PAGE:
The Time Machine

Based on the H.G Wells classic science fiction novel and directed by George Pal, this 1960 movie tells the story of George (Rod Taylor) who is captivated by the concept of time traveling.

It’s New Year’s Eve, 1899. As the new century approaches, George has invited home some of his friends to show them his invention: a time machine. It’s been a week since he demonstrated its concept with a tiny model they disregarded as a magic trick or an optical illusion. Only David (Alan Young), his best friend, believed there was something real about the experiment. It’s been only a week, but George has traveled eons, has seen amazing things, and he’s ready to come back and convince his friends. Would he make it back on time to their appointment?

In his voyage to the future we identify with his expectations about humanity and also with his shock as he watches the wars that destroy our civilization.( I watched this film when I was 10 or 11 years old and still today, I feel touched watching George marveling at the sight of time passing in front of his eyes). Many eons later, he finds a race of young humans called the Eloi and discover that they are just the livestock for another race of beings called the Morlocks who dwell underground. The young live for the moment, for themselves only, knowing that when they least expect it, the Morlocks’ siren will sound hypnotizing them to walk towards their masters sphinx and disappear.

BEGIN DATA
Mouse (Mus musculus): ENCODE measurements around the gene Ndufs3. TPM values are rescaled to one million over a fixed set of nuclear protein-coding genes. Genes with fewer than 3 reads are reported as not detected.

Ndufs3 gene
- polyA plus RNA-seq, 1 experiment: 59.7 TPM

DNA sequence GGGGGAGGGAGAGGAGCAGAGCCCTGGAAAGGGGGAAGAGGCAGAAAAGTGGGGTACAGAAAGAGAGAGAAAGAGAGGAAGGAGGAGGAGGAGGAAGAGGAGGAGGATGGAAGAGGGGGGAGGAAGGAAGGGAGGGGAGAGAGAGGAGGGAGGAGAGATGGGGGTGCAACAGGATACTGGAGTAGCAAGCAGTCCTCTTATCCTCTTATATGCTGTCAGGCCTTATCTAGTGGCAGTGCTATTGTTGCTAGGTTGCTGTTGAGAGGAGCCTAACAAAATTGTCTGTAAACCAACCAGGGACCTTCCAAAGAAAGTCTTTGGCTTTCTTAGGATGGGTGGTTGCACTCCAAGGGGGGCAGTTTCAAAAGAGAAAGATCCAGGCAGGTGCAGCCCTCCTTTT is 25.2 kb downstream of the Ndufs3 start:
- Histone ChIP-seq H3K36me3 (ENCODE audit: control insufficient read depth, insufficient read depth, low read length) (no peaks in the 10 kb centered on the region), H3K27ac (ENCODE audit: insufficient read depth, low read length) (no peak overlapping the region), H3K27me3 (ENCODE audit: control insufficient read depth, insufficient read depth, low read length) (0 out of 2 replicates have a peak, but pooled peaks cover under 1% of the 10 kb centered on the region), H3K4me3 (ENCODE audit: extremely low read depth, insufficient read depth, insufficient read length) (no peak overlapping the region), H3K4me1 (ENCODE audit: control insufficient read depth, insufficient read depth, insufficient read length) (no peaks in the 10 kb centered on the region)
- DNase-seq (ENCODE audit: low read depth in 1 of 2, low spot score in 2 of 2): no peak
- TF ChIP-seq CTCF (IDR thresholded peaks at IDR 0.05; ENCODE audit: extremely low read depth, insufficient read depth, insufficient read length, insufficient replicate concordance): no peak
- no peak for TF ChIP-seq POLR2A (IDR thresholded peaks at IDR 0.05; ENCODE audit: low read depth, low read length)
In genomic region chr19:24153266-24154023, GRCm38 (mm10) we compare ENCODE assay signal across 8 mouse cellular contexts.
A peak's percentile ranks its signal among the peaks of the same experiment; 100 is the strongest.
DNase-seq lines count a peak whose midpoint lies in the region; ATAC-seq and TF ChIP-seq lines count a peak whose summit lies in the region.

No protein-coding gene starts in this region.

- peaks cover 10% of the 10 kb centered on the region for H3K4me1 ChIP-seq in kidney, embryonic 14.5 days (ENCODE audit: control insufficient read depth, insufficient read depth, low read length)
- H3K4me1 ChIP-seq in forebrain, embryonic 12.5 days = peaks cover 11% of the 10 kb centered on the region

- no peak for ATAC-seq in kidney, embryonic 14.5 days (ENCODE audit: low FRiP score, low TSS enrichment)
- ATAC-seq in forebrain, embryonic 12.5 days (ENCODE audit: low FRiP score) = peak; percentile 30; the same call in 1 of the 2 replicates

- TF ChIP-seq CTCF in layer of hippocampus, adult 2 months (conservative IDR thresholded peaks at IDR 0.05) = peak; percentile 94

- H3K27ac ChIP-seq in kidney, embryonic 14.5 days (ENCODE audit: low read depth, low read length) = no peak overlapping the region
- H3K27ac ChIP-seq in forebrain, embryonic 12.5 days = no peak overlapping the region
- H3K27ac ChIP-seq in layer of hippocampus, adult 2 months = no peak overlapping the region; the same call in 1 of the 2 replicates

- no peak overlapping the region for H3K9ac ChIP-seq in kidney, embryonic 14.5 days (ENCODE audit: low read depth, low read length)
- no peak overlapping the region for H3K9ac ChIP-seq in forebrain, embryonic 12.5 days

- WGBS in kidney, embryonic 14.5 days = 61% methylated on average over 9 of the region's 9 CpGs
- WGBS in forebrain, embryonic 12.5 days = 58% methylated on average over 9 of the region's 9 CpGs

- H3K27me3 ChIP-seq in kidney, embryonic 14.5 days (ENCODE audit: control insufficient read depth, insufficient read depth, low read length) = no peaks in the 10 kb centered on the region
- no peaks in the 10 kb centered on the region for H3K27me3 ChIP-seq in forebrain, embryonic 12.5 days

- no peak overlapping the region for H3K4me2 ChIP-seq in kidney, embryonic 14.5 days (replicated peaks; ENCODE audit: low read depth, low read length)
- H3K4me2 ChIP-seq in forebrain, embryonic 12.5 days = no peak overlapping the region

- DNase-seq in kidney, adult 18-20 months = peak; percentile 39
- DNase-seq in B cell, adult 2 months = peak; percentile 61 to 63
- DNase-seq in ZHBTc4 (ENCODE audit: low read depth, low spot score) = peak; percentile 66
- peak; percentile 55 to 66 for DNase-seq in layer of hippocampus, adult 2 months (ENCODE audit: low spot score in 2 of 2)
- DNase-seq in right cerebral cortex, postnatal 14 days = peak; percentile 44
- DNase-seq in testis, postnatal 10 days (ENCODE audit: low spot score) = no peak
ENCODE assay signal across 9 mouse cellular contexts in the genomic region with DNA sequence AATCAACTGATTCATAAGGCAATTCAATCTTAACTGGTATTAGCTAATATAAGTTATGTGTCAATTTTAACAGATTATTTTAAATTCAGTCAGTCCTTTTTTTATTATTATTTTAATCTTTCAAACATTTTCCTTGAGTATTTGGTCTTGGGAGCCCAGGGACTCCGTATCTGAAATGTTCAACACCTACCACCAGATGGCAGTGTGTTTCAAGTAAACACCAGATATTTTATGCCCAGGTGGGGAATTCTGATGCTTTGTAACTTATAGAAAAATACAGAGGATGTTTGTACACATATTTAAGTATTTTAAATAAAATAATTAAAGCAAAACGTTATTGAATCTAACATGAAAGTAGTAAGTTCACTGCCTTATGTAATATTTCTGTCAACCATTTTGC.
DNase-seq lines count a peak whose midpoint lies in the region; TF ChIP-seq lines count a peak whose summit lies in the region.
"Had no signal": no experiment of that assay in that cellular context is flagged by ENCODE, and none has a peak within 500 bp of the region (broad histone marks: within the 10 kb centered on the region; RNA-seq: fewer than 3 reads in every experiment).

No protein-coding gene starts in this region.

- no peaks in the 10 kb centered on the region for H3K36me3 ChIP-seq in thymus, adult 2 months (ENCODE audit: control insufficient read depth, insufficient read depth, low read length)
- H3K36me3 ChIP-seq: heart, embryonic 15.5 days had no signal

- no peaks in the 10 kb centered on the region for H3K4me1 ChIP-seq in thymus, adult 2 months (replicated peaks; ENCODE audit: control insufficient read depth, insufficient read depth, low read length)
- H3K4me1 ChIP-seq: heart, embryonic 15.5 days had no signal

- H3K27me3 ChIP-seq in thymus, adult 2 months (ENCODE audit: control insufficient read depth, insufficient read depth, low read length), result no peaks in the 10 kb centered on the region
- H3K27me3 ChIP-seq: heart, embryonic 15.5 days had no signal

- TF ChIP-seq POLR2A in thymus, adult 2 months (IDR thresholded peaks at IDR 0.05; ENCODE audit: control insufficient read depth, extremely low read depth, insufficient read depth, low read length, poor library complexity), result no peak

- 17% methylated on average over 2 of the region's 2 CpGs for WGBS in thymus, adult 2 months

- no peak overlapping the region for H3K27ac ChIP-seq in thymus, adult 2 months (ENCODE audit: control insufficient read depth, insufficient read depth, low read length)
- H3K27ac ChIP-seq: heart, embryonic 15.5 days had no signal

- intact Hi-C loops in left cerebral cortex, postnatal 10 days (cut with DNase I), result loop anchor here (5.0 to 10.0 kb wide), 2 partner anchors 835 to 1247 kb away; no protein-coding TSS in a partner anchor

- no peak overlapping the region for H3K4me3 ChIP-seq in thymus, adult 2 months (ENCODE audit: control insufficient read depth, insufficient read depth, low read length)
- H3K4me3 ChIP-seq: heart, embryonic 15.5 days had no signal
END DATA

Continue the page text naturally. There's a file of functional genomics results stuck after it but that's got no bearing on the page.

Frustrated by the indifferent attitude of the young Eloi (no elders in their midst), George manages to avoid becoming prey of the Morlocks and rushes to return home, to his time and space to meet his friends as agreed. In his mind, he carries the urge to help the Eloi awake and build a new world maybe with five books from his personal library.

The value of this movie is in its story, not in its modest special effects. I wonder how much these filmmakers could have accomplished if equipped with today’s techniques and computer-generated effects. But then, again, watch the 2002 version with all these advantages and, in my humble opinion, the old saying can be applied here for sure: “they don’t make them like they used to.”

3 thoughts on “The Time Machine

  1. The effects got the story across and that is the most important thing…
    Now today… the effects are more important than the story in some movies…not all but some… how crazy is that?
    Sorry I’ll get off my soapbox now lol… I just love movies with good stories.

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  2. I agree. The story and the simple but sincere acting carries the movie a long way and makes you forgive the some times cheap special effects. I think the directors and cinematographers of that era had to be creative enough to make you see what they were trying to convey without too many technical advantages. I’m glad your son enjoys it as much as you do!

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  3. I loved the special effects of the candle burning and the mannequin… it got the story across perfectly.

    I showed this to my son when he was around 8-9 and we have watched it many times since…

    The remake doesn’t come close to this in my opinion.

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